Before the harmonic decomposition, we converted all RF data from time to depth using an average seismic velocity profile under Vancouver Island (35). This step reduces the influence of small phase delays produced by variations in horizontal slowness (34). We specified a maximum depth of 60 km to avoid contamination by the free-surface reverberations and to include only the direct Ps conversions. Here, we limit the decomposition to k = 0, 1, 2, which captures most of the signal for simple models of dipping layers and low order anisotropy (3234). The system of equations is written as(SV1(z)SVN(z)SH1(z)SHN(z))=(1cos(ϕ1)sin(ϕ1)cos(2ϕ1)sin(2ϕ1)1cos(ϕN)sin(ϕN)cos(2ϕN)sin(2ϕN)0cos(ϕ1+π2)sin(ϕ1+π2)cos(2ϕ1+π4)sin(2ϕ1+π4)0cos(ϕN+π2)sin(ϕN+π2)cos(2ϕN+π4)sin(2ϕN+π4))(A(z)B1(z)B2(z)C1(z)C2(z))(1)

The term A captures the signal that is independent of back azimuth and corresponds to a simple mean of all SV component data. The terms B1 and B2 describe RF signals that vary by one cycle over all back azimuths and mainly reflect either a dipping interface or hexagonal anisotropy with a plunging axis of symmetry. The terms C1 and C2 describe variations of two cycles over back azimuths and are normally interpreted as hexagonal anisotropy with a subhorizontal axis of symmetry.

We performed the harmonic decomposition using all available RF data by inverting Eq. 1 using singular value decomposition (fig. S2). The harmonic components combine to provide a data-predicting representation of the structure beneath each station, averaged over the station deployment time (>25 years). Once these components were obtained, we reversed the process and calculated the predicted SV and SH data for each teleseismic source in the RF dataset. This allowed us to quantitatively compare observed and predicted RFs by calculating CC coefficients as a function of teleseismic source chronologically ordered for both the SV and SH datasets separately (fig. S3). We then removed outliers within each dataset using a median absolute deviation threshold of 2.5.

Interface velocity contrast

At an interface separating two materials with different seismic velocities, RF amplitudes vary according to the interface-normal incidence angle or interface-parallel slowness. For a dipping interface, corrections are therefore required to convert vertical incidence and back-azimuth angles into interface-normal incidence. We used a smooth slab interface model (19) and extracted the strike and dip angles of the slab surface to carry out the angle corrections. This procedure was performed by gridding the slab contours using a spline interpolation under tension with minimum curvature and measuring the directional derivative and slab dip at the locations of the seismic stations considered herein (fig. S4 and table S1). We then extracted the amplitudes of the main Ps phases on the SV component from the top and bottom of the LVL to estimate the S-wave velocity contrast at those interfaces. We converted the Ps RF amplitudes to estimates of S-wave velocity contrasts for plane waves at near-normal incidence (36)Ps=p2qα[(12β2p22β2qαqβ)Δρρ4β2(p2+qαqβ)Δββ](2)where α and β are the P- and S-wave velocities, respectively, p is the slab-parallel slowness, qα and qβ are the slab-normal slowness values for P and S waves, respectively, and ρ is density. Although the amplitudes are sensitive to both S-wave velocity and density contrasts, the equation is an order of magnitude more sensitive to the contrast in S-wave velocity (second term on right-hand side of Eq. 2). We therefore ignored variations in density contrast and simply inverted the amplitudes for Δβ/β, which we scaled to an absolute velocity contrast δvs = (Δβ/β)* using an average upper mantle S-wave velocity of β = 4.6 km s−1. We estimated δvs for each RF and chronologically sorted these values. We then removed a third-order polynomial fit to the estimated δvs values to remove long-term variations and outliers using a median absolute deviation threshold of 2.5 (fig. S5).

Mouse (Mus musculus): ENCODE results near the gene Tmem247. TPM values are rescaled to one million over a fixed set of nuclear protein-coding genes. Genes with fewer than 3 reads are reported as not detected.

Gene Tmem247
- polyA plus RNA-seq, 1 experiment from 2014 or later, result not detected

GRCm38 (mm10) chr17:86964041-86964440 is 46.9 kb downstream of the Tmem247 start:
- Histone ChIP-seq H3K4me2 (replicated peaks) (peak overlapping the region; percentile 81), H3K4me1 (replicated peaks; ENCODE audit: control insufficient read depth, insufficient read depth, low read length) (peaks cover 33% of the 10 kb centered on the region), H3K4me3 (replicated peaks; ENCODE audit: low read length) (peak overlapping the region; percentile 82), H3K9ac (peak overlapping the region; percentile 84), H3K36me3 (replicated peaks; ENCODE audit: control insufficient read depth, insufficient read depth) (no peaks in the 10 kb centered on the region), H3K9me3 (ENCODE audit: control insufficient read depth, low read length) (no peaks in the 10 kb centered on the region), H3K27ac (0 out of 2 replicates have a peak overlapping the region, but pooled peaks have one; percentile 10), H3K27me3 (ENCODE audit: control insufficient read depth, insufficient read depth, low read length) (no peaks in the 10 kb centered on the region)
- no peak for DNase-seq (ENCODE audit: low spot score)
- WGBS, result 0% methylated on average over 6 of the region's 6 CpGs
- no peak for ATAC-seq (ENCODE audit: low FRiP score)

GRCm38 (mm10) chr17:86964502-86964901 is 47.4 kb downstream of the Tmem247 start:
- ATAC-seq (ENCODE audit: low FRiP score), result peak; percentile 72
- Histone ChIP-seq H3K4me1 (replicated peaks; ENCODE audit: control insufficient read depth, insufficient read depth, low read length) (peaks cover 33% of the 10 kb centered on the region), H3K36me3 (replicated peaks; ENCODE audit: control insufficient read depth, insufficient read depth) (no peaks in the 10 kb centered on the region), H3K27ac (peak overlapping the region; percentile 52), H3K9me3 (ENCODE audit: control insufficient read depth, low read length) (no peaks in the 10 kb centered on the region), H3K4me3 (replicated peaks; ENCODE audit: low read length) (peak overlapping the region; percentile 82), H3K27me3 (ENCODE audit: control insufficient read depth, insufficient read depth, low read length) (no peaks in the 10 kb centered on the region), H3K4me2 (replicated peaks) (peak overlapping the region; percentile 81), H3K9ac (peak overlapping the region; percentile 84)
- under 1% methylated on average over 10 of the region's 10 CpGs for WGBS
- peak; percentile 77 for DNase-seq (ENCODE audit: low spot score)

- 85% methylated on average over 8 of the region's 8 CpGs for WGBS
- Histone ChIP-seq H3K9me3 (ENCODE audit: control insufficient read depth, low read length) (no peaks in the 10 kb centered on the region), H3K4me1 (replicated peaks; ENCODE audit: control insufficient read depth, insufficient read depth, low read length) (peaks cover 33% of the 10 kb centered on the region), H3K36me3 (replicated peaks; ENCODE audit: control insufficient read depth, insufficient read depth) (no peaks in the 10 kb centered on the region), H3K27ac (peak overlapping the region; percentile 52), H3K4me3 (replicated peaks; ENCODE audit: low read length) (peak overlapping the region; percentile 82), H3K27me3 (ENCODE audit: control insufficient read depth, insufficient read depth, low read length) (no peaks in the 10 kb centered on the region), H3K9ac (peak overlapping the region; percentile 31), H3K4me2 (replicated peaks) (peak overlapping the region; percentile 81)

ETS times from GPS data

To estimate changes in the seismic velocity structure relative to ETS, we required precise estimates of ETS times from 1993 to 2019 obtained in a consistent way. In this case, however, we did not require the formal inversion of GPS data since we were only interested in the timing of slow slip in the vicinity of the seismic network. We estimated ETS start, middle, and end times using GPS data from station ALBH, located nearest station VGZ (Fig. 1). We used the NAM08 reference frame solution from UNAVCO, but similar results were derived using alternative reference models (e.g., IGS08). We then detrended and smoothed the raw east-component GPS times series using a rolling window average of 14 days, extracted shorter time series for dates surrounding known ETS events (37), and estimated ETS events from visual inspection (fig. S6). For each shorter ETS time series, we fit a fifth order polynomial curve and estimate its first and second derivatives. We accepted dates where the first derivative is approximately 0 to mark the beginning and the end of the GPS reversal (i.e., the start and end of the ETS event). Since these dates were obtained from smoothed and processed data, they are likely overestimates (i.e., errors of ~5 to 10 days), but with no consequence to our analysis. The date where the second derivative is approximately 0 was taken as the midpoint of the given event and represents the time of maximum slip rate during ETS that we used as reference in our seismic data analysis (fig. S6). These dates are summarized in table S2 and were also verified to correspond with times when tremors during slow slip are located within 50 km of station PGC (38, 39). ETS start and end dates for the events in 1994 and 1995 could not be determined from the available GPS data, and the midpoint dates were determined independently (37).